|Author (Person)||Cronin, David|
|Series Title||European Voice|
|Series Details||Vol.12, No.18, 11.5.06|
MEPs probing allegations of European collusion with human rights abuses by the CIA took their investigation to Washington this week.
A 13-strong delegation from the European Parliament has been unable to realise its ambitions of questioning senior figures in the Bush administration or the CIA. Instead, it has had to make do with meeting lower-ranking officials such as John Bellinger, the legal adviser to Secretary of State Condoleezza Rice, and politicians such as Congressman Ed Markey, a Massachusetts Democrat.
The Parliament's investigation is one of several being undertaken in response to press reports that the CIA ran secret prisons in Europe and used the continent's airspace to fly detainees to destinations where torture is systematic.
The parliamentary assembly of the 46-country Council of Europe is to discuss the report on the investigation headed by Swiss senator Dick Marty next month. Investigations are either under way or have been concluded in several national assemblies, including Sweden and Germany, while a judicial investigation into the abduction of an Egyptian national has taken place in Italy.
This mosaic of investigations has raised concerns that work is being duplicated in a manner that could prove counterproductive. "There is a slight competition, rather than co-operation, among institutions working on human rights," said a senior official in the Council of Europe. "If governments receive different messages, they could begin to play one [institution] against the other."
The Parliament's committee has been hamstrung by its restrictive mandate. A temporary body, with no legal powers to compel witnesses to give evidence, it has heard many complaints from its members that European governments are not forthcoming with the information it seeks. So far, the committee has been unable to quiz NATO officials on the role which its stabilisation force in Bosnia is suspected of playing in abducting six Algerians in the former Yugoslav country.
Charles Tannock, a UK Conservative member of the committee, has branded the investigation "a waste of time and money", suggesting that his colleagues who felt they could obtain sensitive intelligence from security services were naive.
Socialist MEP Claude Moraes has conceded that the probe will struggle to find a "smoking gun". Nonetheless, Moraes believes that the committee has enjoyed some success in highlighting credible testimonies from those who claim they have been abducted by the CIA.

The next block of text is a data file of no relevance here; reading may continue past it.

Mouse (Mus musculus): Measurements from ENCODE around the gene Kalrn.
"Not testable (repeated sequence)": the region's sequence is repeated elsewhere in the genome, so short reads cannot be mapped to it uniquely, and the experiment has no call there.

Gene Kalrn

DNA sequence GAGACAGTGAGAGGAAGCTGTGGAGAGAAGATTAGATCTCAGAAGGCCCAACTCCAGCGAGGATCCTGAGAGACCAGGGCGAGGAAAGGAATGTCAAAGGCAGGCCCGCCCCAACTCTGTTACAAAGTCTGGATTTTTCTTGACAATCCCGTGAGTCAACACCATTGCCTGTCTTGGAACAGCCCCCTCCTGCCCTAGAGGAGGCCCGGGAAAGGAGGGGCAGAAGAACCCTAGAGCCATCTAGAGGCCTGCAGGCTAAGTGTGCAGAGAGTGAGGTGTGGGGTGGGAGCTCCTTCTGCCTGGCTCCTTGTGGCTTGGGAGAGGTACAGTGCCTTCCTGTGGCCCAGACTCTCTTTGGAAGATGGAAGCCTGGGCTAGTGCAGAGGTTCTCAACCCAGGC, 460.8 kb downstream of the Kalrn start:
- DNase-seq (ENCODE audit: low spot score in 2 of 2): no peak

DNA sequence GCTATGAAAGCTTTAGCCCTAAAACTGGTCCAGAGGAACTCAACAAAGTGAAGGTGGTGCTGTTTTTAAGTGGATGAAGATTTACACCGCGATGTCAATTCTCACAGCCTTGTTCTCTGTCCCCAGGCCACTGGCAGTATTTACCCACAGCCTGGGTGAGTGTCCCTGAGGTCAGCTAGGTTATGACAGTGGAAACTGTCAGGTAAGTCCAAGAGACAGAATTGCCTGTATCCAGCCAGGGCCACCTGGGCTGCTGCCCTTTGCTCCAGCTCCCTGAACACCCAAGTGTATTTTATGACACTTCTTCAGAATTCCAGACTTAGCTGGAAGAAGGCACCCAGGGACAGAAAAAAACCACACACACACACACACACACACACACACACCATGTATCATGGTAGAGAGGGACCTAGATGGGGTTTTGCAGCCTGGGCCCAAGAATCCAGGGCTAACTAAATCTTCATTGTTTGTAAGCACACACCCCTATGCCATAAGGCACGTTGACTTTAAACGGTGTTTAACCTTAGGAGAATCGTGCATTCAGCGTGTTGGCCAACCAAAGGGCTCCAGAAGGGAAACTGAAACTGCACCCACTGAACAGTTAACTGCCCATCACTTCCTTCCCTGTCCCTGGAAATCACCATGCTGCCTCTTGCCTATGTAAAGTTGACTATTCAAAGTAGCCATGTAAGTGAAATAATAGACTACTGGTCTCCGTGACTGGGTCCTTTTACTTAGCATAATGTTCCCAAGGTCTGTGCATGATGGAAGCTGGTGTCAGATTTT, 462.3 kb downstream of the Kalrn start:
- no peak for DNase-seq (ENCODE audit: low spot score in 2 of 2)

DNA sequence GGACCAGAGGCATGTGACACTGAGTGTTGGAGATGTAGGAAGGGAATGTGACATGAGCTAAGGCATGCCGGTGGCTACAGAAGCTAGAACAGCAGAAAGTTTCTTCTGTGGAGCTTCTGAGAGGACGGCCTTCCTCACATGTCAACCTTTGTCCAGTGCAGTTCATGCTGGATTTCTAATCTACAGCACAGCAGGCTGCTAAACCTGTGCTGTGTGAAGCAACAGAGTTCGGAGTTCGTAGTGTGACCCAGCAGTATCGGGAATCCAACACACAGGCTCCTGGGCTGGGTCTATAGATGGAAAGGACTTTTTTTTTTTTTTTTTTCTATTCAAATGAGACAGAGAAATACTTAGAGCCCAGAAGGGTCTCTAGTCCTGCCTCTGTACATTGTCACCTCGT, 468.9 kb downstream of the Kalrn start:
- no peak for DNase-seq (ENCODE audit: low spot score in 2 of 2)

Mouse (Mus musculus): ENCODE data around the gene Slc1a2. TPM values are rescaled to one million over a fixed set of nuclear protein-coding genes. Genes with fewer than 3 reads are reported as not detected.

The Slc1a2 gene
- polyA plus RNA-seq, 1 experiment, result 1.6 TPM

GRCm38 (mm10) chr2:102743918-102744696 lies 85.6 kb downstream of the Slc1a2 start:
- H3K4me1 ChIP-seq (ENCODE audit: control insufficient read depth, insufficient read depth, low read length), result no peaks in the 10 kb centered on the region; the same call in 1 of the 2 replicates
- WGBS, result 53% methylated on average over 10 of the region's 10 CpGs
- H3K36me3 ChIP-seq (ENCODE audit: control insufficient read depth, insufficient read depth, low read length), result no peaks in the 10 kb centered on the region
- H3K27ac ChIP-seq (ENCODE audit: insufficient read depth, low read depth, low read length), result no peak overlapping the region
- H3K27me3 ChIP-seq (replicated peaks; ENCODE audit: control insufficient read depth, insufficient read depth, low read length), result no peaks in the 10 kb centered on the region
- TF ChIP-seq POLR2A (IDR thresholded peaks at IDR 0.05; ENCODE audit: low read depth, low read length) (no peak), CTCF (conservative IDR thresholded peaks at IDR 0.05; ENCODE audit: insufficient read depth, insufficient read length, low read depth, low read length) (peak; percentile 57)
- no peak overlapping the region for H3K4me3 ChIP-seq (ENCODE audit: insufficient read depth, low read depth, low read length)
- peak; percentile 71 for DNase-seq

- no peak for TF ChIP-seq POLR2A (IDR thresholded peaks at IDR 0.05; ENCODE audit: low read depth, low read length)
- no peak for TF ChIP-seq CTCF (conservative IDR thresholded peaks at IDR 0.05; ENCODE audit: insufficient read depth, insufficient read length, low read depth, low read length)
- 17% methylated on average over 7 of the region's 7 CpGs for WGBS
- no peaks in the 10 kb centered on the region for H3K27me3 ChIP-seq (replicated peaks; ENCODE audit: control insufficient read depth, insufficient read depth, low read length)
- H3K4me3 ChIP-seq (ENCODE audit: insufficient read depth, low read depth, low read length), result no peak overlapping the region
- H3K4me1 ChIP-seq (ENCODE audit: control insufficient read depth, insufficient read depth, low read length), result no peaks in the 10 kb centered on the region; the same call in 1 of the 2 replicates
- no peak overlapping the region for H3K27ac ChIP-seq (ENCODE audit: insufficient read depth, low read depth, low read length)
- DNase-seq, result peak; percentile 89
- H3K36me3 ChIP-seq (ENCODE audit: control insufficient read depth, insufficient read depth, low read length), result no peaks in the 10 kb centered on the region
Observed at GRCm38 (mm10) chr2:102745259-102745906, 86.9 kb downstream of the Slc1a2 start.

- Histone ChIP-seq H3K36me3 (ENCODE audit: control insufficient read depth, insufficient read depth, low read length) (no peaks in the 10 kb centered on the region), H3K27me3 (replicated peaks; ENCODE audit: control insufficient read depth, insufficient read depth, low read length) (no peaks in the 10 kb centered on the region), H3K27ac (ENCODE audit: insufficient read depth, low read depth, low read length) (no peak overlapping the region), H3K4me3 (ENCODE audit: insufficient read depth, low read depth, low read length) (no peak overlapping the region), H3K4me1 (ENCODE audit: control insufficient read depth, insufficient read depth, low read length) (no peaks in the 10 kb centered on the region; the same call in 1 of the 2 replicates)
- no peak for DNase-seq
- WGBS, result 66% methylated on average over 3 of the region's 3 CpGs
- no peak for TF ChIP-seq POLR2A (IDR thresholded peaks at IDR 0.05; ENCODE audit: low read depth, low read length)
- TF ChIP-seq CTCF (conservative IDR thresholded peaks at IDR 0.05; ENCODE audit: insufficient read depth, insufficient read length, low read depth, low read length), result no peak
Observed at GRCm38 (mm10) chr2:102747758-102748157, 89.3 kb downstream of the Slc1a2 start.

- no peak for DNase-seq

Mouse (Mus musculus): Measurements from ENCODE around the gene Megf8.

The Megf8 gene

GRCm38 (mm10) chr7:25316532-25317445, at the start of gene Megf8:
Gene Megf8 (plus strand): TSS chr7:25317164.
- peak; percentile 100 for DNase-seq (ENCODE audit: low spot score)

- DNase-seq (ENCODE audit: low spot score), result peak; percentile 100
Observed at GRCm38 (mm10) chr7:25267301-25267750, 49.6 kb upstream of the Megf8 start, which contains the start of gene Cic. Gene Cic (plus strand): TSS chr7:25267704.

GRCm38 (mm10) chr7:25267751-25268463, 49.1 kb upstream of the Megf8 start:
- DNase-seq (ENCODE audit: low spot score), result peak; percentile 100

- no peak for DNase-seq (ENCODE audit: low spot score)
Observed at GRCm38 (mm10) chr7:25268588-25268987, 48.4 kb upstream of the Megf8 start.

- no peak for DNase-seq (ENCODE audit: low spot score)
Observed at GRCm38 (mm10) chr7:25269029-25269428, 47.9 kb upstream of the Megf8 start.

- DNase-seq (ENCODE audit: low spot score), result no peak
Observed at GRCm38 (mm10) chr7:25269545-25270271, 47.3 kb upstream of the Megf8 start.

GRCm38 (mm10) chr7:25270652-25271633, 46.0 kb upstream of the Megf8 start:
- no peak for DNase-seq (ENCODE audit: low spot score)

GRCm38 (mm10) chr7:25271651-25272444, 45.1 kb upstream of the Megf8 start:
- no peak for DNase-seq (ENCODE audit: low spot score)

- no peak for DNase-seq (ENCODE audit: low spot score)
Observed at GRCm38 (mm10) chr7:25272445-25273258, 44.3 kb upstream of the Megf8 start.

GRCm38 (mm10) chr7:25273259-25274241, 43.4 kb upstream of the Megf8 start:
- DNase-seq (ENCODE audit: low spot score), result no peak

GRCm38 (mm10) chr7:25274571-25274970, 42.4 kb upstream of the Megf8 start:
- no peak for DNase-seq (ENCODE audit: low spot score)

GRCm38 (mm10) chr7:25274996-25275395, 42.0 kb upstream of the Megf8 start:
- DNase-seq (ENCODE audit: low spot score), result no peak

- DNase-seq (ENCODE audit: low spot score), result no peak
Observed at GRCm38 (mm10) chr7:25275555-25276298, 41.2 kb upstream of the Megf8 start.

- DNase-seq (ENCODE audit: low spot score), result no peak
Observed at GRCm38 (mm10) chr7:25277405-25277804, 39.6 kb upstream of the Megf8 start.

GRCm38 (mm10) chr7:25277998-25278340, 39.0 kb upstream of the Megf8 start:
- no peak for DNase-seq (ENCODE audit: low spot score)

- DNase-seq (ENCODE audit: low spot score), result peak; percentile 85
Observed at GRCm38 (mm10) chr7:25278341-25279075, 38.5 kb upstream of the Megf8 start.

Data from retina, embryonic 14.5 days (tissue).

A similar view has been expressed by some who have appeared before the committee. Edward Horgan, a retired officer with the Irish army who served on several UN peacekeeping missions, said the committee was "already shining a light on the blackness of torture".
Horgan has presented a dossier to the committee, which contains what he called "overwhelming circumstantial evidence" that Shannon Airport, a favourite refuelling stop for US military planes travelling to or from Iraq and Afghanistan, has been used in a secretive war on terror that breaches international human rights law. Now an anti-war activist, Horgan first spotted a Gulfstream jet registered N379P landing at Shannon in early 2003. The plane has subsequently become known as 'the Guant�mo Express'.
Horgan said he believed that "well in excess of 100" CIA planes and those used by suspected front companies had passed through Shannon. "It is inconceivable that these were not taking prisoners to and from Guant�mo Bay," he said.
Italian Socialist Giovanni Fava, the committee's rapporteur, recently presented a draft version of his interim report on the allegations. The committee will endorse his paper - or a modified version of it - in June, with his final report not expected to emerge until the autumn.
Fava has stated that it is "implausible" that his country's authorities or secret services were not given prior notification of the CIA's abduction of Egyptian citizen Abu Omar in Milan during 2003.
Other allegations considered by the committee include:
Article reports on a visit to Washington by a 13-strong delegation from the European Parliament probing allegations of European collusion with human rights abuses by the CIA. The group of MEPs was unable to realise its ambitions of questioning senior figures in the Bush administration or the CIA.
|Subject Categories||Security and Defence, Values and Beliefs|
|Countries / Regions||Europe, United States|